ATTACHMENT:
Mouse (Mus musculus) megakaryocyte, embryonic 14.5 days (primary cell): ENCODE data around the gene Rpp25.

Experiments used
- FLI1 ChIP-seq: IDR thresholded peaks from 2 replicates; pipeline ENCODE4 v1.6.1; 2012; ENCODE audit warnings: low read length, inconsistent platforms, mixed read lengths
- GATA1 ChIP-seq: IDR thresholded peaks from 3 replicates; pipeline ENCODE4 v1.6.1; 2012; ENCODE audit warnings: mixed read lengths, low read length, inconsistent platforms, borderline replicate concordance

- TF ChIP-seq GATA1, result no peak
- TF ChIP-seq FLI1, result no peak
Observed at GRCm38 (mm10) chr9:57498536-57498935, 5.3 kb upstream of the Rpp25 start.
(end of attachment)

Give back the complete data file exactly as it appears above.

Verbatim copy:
Mouse (Mus musculus) megakaryocyte, embryonic 14.5 days (primary cell): ENCODE data around the gene Rpp25.

Experiments used
- FLI1 ChIP-seq: IDR thresholded peaks from 2 replicates; pipeline ENCODE4 v1.6.1; 2012; ENCODE audit warnings: low read length, inconsistent platforms, mixed read lengths
- GATA1 ChIP-seq: IDR thresholded peaks from 3 replicates; pipeline ENCODE4 v1.6.1; 2012; ENCODE audit warnings: mixed read lengths, low read length, inconsistent platforms, borderline replicate concordance

- TF ChIP-seq GATA1, result no peak
- TF ChIP-seq FLI1, result no peak
Observed at GRCm38 (mm10) chr9:57498536-57498935, 5.3 kb upstream of the Rpp25 start.